The story with unsterilized foreign exchange intervention may be similar. Consider an unsterilized intervention where the BOJ purchases dollar assets with newly printed money. If Japanese and domestic assets are perfect substitutes, the situation is basically the same as a domestic open market operation. For example, suppose that a Japanese bank swapped a foreign asset in its portfolio for the Japanese currency. This would leave the foreign bank with a change in asset composition (it now has fewer foreign assets and more domestic assets), but if these assets are perfect substitutes, there would be no substantive change in its balance sheet. As in the domestic quantitative easing, the operation may have no impact on the bank’s lending pattern.


Under the proper conditions, quantitative easing may still have real effects. Consider the impact of the open market transaction discussed above in the context of the real, rather than the nominal, rate of interest. The real rate of interest is defined as the nominal rate of interest minus expected inflation, and it reflects the true expected return on an asset.

If the money injection raises expected future interest rates, it can lead to a negative real interest rate. Unlike the zero lower bound on nominal rates, there is no such barrier on real rates. In particular, when expected future inflation is positive, currency earns a negative rate of return. This implies that it is now costly for banks to hold currency on their balance sheets. In this environment, banks would respond to a monetary injection by attempting to remove zero nominal return assets from their balance sheets. This would be achieved by expanding their lending activities.

But can inflationary expectations be affected by the monetary injection itself? As discussed above, it is possible that the expanded money stock could stay on the books of the banks, resulting in no expansion of the economy, and confirming the banks’ expectations of a continued zero nominal rate. To break the liquidity trap, then, it would appear to be necessary for the central bank to convince the public that such a zero nominal rate will not persist. It is unclear whether incremental increases in the money growth rate can have that effect.

This is the primary reason why a number of prominent economists and Japanese public officials are arguing for the BOJ to adopt an explicit inflation-targeting regime. They argue that if the central bank announced that it would continue its policy of monetary expansion until it achieved its inflation target, it could influence public expectations and thereby influence the real rate of interest. However, some argue that the announcement of an inflation target alone does not guarantee its achievement, particularly in the absence of current inflation (see Spiegel 2001).

Leaving aside other arguments for or against explicit inflation targets, it is unclear whether explicit inflation targets are necessary to reduce the real interest rate. Solely in terms of influencing public opinion, the BOJ may achieve the goal of escaping the liquidity trap by announcing that it will continue to pursue expansionary monetary policy until deflation is eradicated. If the announcement were credible, the public would be uncertain about the future inflation rate, but it would hold a positive expected rate, which would be sufficient to yield a negative real interest rate at zero nominal rates.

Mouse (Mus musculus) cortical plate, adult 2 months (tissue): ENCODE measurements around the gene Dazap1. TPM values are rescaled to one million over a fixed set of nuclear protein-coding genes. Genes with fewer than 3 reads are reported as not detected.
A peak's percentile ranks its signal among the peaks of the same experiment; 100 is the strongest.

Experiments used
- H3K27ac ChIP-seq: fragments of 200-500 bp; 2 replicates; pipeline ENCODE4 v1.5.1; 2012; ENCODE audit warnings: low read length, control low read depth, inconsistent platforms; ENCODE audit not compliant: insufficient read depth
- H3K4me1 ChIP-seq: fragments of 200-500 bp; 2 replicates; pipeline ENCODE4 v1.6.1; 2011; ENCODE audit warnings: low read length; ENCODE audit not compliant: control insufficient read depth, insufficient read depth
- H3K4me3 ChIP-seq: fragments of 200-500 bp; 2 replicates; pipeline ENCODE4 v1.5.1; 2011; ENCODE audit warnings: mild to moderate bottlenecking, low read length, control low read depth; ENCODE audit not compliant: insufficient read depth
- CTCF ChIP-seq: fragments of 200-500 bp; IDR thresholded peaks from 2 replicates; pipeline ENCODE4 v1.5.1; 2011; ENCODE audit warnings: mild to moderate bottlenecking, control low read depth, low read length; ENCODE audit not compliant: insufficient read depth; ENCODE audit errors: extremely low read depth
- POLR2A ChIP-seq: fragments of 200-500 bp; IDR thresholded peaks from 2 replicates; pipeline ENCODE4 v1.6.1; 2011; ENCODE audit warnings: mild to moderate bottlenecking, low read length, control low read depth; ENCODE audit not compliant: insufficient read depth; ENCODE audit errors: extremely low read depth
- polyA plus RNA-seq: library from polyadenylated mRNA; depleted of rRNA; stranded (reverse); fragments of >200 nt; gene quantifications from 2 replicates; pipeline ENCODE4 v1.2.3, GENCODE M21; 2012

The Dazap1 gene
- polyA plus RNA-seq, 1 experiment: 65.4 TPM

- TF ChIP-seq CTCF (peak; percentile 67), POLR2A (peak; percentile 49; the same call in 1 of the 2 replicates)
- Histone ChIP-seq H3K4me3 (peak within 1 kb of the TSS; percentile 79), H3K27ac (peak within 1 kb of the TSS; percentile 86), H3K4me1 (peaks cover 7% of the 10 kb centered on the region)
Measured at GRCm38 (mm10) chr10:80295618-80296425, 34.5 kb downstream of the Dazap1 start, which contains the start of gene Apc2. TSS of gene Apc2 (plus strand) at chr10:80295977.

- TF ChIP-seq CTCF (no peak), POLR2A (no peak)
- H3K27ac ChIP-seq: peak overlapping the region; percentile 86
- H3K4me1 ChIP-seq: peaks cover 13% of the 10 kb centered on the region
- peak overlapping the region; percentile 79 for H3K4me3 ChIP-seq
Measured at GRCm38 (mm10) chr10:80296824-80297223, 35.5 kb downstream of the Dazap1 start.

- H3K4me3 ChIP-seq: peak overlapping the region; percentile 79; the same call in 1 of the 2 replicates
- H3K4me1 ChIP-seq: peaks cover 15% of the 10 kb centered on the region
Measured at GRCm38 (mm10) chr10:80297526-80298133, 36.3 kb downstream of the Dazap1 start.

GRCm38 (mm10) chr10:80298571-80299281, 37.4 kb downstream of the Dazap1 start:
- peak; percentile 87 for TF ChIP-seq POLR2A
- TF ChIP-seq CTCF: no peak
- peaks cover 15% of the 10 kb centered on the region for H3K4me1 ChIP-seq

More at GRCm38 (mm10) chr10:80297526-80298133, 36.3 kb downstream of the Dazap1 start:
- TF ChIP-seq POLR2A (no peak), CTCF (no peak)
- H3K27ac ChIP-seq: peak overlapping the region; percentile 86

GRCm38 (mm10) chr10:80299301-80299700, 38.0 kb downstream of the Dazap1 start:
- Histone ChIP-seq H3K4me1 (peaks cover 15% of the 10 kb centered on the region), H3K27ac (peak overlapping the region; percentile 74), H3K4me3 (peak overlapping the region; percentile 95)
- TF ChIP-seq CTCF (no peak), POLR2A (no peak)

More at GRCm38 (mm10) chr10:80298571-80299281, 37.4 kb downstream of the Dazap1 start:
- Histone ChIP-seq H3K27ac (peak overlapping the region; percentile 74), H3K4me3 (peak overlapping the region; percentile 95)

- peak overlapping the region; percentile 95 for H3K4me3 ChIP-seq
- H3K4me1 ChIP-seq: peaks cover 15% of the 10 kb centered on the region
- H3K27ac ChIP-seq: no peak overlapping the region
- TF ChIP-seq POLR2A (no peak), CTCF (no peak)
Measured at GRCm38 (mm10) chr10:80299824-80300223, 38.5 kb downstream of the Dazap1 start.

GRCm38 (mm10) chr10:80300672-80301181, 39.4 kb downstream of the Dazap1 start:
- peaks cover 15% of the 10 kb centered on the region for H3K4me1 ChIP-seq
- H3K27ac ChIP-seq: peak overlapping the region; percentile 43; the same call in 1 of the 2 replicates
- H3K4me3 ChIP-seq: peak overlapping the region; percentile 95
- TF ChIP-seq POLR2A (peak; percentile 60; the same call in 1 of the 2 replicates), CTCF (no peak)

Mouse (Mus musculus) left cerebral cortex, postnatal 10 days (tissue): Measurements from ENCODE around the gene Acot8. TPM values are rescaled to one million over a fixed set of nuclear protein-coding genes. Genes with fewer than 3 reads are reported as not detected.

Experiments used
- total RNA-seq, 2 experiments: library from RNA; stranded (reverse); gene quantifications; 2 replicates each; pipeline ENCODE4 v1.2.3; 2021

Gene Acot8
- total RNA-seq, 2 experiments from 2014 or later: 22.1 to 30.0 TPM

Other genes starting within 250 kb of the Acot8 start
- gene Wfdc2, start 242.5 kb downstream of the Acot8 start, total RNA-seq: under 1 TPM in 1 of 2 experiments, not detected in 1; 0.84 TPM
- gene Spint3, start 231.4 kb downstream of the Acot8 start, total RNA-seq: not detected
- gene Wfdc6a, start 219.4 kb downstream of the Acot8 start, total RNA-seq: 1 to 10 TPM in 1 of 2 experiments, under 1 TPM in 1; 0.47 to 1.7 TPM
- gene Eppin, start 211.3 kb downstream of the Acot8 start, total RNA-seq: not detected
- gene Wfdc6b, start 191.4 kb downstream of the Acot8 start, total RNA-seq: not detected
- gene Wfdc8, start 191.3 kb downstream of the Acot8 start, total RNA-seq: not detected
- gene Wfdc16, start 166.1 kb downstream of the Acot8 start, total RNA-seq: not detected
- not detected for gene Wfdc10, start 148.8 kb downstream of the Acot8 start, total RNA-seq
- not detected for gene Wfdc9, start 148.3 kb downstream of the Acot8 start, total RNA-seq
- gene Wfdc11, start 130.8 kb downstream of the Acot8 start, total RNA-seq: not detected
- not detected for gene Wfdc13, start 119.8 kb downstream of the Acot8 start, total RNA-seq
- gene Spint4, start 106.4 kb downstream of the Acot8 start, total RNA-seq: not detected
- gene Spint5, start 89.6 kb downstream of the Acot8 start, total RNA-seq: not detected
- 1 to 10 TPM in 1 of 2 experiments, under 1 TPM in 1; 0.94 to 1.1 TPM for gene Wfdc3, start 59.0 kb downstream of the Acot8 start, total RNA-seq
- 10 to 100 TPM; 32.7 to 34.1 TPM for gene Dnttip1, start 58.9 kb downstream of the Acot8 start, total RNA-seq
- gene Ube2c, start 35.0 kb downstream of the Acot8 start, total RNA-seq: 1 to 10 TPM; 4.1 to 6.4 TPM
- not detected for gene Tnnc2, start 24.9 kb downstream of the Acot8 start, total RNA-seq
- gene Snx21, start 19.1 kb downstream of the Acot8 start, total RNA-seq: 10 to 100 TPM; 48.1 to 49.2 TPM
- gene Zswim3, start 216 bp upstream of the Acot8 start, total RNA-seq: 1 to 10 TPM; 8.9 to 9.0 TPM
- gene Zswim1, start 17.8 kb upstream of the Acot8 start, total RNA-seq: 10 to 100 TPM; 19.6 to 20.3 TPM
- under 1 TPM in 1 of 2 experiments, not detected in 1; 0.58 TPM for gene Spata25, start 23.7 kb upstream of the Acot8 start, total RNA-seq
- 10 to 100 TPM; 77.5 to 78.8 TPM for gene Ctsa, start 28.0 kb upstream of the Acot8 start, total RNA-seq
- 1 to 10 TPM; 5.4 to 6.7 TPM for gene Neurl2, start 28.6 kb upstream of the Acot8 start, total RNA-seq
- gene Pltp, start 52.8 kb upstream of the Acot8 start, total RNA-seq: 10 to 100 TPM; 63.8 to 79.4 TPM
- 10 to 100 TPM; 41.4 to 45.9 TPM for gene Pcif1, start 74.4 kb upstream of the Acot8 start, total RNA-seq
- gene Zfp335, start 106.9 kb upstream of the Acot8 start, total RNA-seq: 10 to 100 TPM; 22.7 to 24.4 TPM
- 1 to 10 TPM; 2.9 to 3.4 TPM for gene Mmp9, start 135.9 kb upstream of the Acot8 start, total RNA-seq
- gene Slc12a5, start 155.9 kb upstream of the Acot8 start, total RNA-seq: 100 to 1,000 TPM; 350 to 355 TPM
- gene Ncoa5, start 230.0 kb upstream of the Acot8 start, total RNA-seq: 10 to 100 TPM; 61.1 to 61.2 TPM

It appears that the BOJ is moving towards such a stance. BOJ Governor Hayami recently stated that the central bank would “…do its best to tame deflationary pressures” (Nihon Keizai Shimbun 2001). Such a statement appears to suggest a willingness to continue expansionary monetary policy until deflation is eradicated without moving towards the adoption of an explicit inflation-targeting regime.

If assets are imperfectly substitutable, other possibilities arise. For example, under imperfect asset substitutability, the public would respond to a BOJ purchase of long-term assets by increasing their relative price. This increase in the price of the long-term asset implies a reduction in the long-term interest rate. Since long-term interest rates are positive, the liquidity trap issues discussed above do not arise.

Similarly, under imperfect asset substitutability, a purchase of foreign assets would leave Japanese assets relatively less scarce, driving down their price, and hence the relative value of the yen. This decrease in the value of the yen raises the price of goods in yen and, therefore, reduces the real interest rate through increased inflation expectations.


The data provide little evidence that the new steps taken by the BOJ are having far greater effects than previous efforts. There has been little downward pressure on long-term nominal rates in Japan since the inception of the quantitative easing program. Indeed, the yield on 10-year Japanese government securities has generally risen from the 1.15% levels that prevailed in mid-March 2001 when the policy was adopted to 1.355%. While it is impossible to know what the long-term rate would have been in the absence of the BOJ purchases, it appears that the purchases have had little impact on long-term rates.

The yen/dollar exchange rate has also continued to appreciate, suggesting that unsterilized foreign exchange intervention has not been effective. However, in light of recent turmoil in the United States, it is also possible that the exchange rate appreciation would have been more dramatic in the absence of the BOJ’s intervention.

Mark Spiegel
Research Advisor


Nihon Keizai Shimbun. 2001. “BOJ Governor Gives Nod to Koizumi’s Reform Agenda” (August 31).

Spiegel, Mark M. 2000. “Inflation Targeting for the Bank of Japan?”  00-11 (April 7). /economic-research/wklyltr/2000/el2000-11.html